NEW DELHI—The Karnataka High Court has cautioned the Narendra Modi government’s environment ministry that, if it does not widely publicise the controversial draft law for environment clearance in local languages and give people enough time to send their feedback, it will consider staying the proposed law.
“We make it very clear that if we are not satisfied that adequate publicity is given in local languages and the time is not extended, we will consider the interim prayer for staying the notification,” says the order given by a two judge bench of the Karnataka High Court comprising Chief Justice Abhay Sreeniwas Oka and Justice M Nagaprasanna late last week.
The court gave this order in response to a petition filed by an environment non-profit United Conservation Movement seeking an extension of time for feedback about the controversial proposed law till 31 December 2020 and not letting it become law till then. The union environment ministry will give its official reply on Thursday, July 23.
Advocate Prince Isac, the lawyer who argued this matter in the Karnataka High Court for the environment group, told HuffPost India that this means the court is considering staying the draft law till such time the government conducts adequate public consultation, not staying its provisions or ruling on their legality.
“We make it very clear that if we are not satisfied that adequate publicity is given in local languages and the time is not extended, we will consider the interim prayer for staying the notification”
The proposed law, officially called the draft environment impact assessment notification 2020, was published in the government’s gazette for publication while the coronavirus lockdown was in force in April. HuffPost India has published detailed reports about the controversial aspects of the proposed law here and here.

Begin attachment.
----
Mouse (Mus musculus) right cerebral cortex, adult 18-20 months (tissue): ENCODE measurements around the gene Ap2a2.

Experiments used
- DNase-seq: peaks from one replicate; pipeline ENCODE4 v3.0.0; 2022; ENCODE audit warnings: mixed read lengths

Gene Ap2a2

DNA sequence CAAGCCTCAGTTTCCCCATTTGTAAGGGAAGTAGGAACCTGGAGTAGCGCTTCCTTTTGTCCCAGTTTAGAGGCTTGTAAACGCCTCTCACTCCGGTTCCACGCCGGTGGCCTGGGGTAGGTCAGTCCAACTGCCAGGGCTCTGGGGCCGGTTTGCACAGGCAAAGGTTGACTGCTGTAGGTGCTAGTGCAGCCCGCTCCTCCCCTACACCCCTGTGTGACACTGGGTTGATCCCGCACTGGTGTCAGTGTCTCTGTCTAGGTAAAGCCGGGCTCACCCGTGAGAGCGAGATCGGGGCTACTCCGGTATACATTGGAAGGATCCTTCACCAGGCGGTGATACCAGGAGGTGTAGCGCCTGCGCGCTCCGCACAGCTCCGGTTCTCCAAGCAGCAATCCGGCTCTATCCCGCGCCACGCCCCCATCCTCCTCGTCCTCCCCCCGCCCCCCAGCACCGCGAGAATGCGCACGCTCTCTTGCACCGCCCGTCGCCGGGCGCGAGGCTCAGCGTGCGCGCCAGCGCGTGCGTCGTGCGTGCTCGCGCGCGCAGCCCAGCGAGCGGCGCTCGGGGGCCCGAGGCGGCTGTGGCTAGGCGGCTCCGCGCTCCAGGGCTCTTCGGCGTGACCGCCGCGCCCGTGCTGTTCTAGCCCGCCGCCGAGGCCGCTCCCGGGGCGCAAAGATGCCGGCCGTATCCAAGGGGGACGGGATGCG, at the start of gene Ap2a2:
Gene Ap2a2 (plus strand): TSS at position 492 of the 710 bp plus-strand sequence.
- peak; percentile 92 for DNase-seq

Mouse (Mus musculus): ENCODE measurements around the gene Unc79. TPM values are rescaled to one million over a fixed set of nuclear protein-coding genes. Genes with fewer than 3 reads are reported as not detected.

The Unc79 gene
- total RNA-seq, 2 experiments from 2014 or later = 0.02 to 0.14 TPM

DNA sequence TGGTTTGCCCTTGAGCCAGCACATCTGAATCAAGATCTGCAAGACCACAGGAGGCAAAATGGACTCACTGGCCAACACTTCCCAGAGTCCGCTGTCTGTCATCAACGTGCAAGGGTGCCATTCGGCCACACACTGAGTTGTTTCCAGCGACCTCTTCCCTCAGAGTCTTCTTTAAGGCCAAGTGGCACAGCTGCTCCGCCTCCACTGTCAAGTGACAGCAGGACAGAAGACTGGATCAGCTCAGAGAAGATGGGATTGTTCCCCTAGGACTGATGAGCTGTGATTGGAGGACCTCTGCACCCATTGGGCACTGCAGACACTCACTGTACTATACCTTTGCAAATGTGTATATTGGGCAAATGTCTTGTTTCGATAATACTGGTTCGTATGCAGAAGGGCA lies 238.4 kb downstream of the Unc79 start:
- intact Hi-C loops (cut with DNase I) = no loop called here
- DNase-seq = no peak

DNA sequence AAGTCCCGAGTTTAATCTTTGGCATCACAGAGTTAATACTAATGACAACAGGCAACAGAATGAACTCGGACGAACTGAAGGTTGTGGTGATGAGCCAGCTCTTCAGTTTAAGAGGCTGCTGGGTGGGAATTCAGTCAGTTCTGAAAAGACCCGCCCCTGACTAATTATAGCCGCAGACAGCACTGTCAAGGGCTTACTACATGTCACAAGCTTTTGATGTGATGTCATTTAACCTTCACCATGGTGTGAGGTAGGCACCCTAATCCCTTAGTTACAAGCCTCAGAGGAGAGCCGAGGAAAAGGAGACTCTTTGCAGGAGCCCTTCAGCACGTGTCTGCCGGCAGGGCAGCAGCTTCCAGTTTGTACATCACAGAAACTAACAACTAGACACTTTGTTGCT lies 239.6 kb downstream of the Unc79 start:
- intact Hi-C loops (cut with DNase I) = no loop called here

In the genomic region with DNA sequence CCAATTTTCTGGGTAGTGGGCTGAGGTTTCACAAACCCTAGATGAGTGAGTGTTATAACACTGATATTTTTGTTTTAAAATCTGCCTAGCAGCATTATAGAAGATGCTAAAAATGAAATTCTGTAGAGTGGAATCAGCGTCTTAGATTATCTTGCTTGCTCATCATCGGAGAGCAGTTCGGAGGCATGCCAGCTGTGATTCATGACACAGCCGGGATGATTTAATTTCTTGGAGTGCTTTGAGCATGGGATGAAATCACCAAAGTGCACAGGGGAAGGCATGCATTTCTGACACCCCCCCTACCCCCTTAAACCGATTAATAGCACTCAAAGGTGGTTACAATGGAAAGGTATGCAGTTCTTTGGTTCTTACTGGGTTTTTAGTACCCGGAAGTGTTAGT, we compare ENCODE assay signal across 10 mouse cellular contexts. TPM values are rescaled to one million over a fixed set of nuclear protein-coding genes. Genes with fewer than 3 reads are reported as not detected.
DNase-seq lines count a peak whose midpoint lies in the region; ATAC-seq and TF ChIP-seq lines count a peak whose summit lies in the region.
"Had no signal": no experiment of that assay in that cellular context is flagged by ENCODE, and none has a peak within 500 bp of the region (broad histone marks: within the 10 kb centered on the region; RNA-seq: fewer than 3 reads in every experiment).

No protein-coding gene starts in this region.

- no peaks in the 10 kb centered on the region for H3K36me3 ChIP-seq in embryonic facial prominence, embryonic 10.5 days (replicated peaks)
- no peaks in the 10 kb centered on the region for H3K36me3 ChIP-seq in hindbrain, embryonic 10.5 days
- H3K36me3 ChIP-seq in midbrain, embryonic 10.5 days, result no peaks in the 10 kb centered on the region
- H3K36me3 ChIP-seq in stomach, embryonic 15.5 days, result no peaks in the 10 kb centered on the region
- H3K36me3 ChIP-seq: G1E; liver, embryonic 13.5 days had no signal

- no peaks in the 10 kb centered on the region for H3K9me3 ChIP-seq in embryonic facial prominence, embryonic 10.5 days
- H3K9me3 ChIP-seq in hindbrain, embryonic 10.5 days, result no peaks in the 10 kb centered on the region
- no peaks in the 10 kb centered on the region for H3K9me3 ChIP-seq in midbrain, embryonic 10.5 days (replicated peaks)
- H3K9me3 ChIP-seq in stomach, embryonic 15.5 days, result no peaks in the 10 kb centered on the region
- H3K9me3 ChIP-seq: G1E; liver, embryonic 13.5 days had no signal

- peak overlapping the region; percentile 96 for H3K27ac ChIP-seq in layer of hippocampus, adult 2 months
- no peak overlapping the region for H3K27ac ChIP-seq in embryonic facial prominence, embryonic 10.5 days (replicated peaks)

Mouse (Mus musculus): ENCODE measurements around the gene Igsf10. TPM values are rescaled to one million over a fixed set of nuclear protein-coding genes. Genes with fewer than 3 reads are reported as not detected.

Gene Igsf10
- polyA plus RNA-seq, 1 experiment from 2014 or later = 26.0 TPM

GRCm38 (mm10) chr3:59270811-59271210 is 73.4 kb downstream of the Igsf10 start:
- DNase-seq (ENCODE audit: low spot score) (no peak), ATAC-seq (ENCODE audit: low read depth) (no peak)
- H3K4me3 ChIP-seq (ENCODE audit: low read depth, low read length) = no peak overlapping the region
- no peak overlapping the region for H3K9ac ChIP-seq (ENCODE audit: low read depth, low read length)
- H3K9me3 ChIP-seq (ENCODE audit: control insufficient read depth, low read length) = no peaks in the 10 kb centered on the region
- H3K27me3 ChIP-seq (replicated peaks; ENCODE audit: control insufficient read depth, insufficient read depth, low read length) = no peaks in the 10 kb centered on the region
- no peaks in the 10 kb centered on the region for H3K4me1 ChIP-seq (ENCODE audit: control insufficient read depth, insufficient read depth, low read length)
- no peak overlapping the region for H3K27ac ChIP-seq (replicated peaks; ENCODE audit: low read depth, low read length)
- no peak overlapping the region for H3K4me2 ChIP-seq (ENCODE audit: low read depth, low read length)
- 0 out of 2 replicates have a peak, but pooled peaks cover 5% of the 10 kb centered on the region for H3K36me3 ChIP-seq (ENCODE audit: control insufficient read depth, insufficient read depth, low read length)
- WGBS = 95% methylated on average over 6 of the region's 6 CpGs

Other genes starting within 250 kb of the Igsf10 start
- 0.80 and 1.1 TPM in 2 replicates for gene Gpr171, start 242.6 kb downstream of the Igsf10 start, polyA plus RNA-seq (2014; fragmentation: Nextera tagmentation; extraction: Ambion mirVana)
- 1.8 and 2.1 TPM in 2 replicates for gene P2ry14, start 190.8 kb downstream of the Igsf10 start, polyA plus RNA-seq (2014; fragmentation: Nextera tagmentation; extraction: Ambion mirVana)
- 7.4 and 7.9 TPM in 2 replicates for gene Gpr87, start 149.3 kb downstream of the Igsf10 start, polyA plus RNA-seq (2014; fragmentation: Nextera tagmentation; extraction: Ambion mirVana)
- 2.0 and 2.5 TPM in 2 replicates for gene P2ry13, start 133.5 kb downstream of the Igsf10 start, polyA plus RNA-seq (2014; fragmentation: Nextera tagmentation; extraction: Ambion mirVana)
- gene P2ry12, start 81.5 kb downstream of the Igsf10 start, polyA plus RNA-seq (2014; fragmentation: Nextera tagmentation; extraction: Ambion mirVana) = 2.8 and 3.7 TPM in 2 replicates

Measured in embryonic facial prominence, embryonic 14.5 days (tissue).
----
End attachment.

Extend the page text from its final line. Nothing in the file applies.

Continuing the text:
The draft law has courted controversy especially since it was revealed that, despite receiving negative public feedback for releasing it for public consultation during the coronavirus lockdown, the environment minister Prakash Javadekar overruled his own officers and decided to give a lesser number of days for the public to give feedback about the specific provisions of the draft.
Subsequently, the Delhi High Court extended the time limit for public consultation till August 11. It also directed that, for a meaningful and broad based public consultation to happen, the draft law ought to be translated into 22 languages mentioned in the eight schedule of the Indian constitution.
The petition filed in Karnataka HC subsequently noted that adequate consultation about the proposed law has not been done since it was released during the coronavirus lockdown and sought time till December 2020. During hearings, the lawyer for the petitioner also pointed out that translations of the draft law into 22 languages of the eight schedule of the Indian constitution have not been done despite the Delhi HC order.
Taking this into consideration, the two judge bench led by the Karnataka HC Chief Justice wrote in its order dated 16 July, “Prima facie, we are of the view that the respondent - Central Government must take immediate steps to ensure that wide publicity to the notification dated 23rd March 2020 is given by publishing the same in official languages of all the States. If the publicity is to be given hereafter, hardly few days time will be available to the citizens to submit objections.”
Crucially, it then added, “Therefore, the Central Government will have to consider for extending time for submitting objections.(sic)”
In subsequent paras, the two page order notes the court cautioning the union environment ministry that it will consider staying the draft law till it is translated into local languages and people are given adequate time to respond.
Advocate Isac, quoted earlier in this report, said, “Court was mentioning that on our application for interim relief. We have sought an interim relief that, till they grant sufficient time to the public for giving suggestions and objections, and this notification being translated into all languages which are accepted by the constitution, till then let this not become a law. The court orally said that, as the interim prayer is concerned, we will consider giving an order.”
This order was given by the court in a week when it was revealed that the Narendra Modi government controlled National Internet Exchange of India (NIXI) had blocked three websites campaigning against the draft law. Campaigning by one of them, documents accessed by HuffPost India under the RTI act show, was on the radar of the environment ministry at least since early April.